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Mark's World Tour 2007-08

Day 108: A new Thai masterchef!

THAILAND | Thursday, 21 February 2008 | Views [1174]

Thursday 21st February

The cookery course was scheduled to start at 10.00, so I got there a bit early and met a few of the guys that were also hoping to pick up a few new tips and techniques, many of whom, I am sure, were thinking that one day they might come in handy and impress someone in the future (I'm sure I wasn't the only one!). The class was made up of about fifteen people from all over, but I first got chatting to a Dubliner called Mark, and I haven't met too many Irish people on this trip. There were three teachers who would demonstrate the dishes, and supervise our cooking.

The first part of the course involved us taking a trip to a local market, where we were introduced to the key ingredients in Thai cooking: rice, noodles, vegetables, herbs, spices, pastes, and other important condiments such as fish and oyster sauce. The markets here are very vibrant places, and I enjoy just veering off the main road and taking a look around them from time to time. They are full of ordinary people trying to make a living from local produce, and it must make shopping a much more intimate affair than what we are used to at home.  Things have become so processed at home that we are far more removed from the raw produce than in Thailand.

After we returned to the cookery school, we were given a demonstration on how to cook the first dish on our menu: chicken in coconut milk. Once again, we were given some information on each of the ingredients, and one of the teachers cooked them all up, producing a really tasty soup. It was now our turn, so we made our way to our individual work stations, where we found all of the individual ingredients measured out and prepared for us in advance. But, it was up to us to cook it all, and to risk burning, cutting or poisoning ourselves in the process, so it did involve a fair level of thought and skill on our parts. Thai cooking seems to be all about ease and speed of cooking, and maximisation of flavours (a very efficient form of cooking), and the soup was ready in a matter of minutes. Once we had finished, we sat down to eat our creations, and we were all impressed at how tasty the dish was, given how little time and effort it took to make it.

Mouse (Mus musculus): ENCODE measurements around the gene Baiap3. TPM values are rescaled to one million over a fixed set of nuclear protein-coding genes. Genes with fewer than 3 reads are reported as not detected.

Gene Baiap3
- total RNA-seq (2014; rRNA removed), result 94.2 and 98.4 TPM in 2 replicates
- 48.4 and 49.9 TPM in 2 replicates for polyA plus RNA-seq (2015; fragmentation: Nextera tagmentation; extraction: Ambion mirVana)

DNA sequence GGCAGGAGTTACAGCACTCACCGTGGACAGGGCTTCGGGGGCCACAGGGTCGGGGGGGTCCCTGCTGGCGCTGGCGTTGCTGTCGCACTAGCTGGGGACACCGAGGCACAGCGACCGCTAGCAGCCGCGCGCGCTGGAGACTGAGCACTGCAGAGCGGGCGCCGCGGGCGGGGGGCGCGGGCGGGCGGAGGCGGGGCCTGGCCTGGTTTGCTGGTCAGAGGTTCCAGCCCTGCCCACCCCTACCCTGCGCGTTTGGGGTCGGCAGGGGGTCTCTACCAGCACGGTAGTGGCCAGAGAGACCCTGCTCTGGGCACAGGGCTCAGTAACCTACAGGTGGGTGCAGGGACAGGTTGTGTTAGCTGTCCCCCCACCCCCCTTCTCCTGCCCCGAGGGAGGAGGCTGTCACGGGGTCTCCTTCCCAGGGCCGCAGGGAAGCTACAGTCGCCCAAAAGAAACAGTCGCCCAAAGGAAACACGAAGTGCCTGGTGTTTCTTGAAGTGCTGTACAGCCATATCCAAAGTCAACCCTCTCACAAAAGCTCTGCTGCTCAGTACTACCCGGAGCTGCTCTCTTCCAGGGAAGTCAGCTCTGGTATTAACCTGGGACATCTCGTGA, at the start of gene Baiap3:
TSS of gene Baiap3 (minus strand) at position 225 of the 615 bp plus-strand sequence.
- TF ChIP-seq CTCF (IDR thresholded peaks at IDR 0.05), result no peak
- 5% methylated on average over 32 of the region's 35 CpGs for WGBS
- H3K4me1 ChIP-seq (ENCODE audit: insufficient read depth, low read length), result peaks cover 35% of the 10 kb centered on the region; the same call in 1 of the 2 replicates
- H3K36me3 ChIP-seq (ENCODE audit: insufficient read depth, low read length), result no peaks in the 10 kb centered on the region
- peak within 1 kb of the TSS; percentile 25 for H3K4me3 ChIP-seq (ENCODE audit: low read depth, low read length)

This routine of cooking and then eating our food continued for the rest of the course, as we made our way through five other dishes. By the end of it all, I was completely stuffed (which doesn't happen very often), and we left the school with full tummies and smiles on our faces after a very enjoyable and worthwhile day. I had met some nice, fun people, the teachers were all very professional and had a good sense of humour, and I was now equipped to cook some very tasty Thai food, which I will no doubt be cooking up when I get home.

I wasn't fit for too much else during the evening, and only managed to put off going back to the guesthouse for a snooze by going for a drink with Mark from the course. We had a good chat and went our separate ways, thinking that we might bump into each other further down the road, perhaps in Laos, where both of us intended to spend time in the following few weeks.

Later in the evening, I took a walk to the 'night bazaar' on the other side of town. I had aniticpated it being full of arts and crafts, with influences from the local tribes people, but I found a row of stalls on either side of a busy main street, with traders selling ripped-off novelty t-shirts (which are everywhere!), pirate DVDs and CDs, and the usual textiles that you find all over the place. I was lead to believe that Chiang Mai was a thoroughly cultural centre, and didn't realise that there was a downtown area along the bright and busy Chang Khlan Road that was home to McDonald's, Burger King, and Starbucks, just like everywhere else. It wasn't overly nasty, but neither did it convince me to stay any longer than half an hour. The one up side to it was that I now realised that the part of town in which I was staying now seemed a whole lot more appealing (not that I disliked it before then).

I was in no mood for food despite the sheer quantity of places to eat, so I headed back to the guesthouse, worked on my journal for a while before trying to get some sleep.    

Tags: Culture

 

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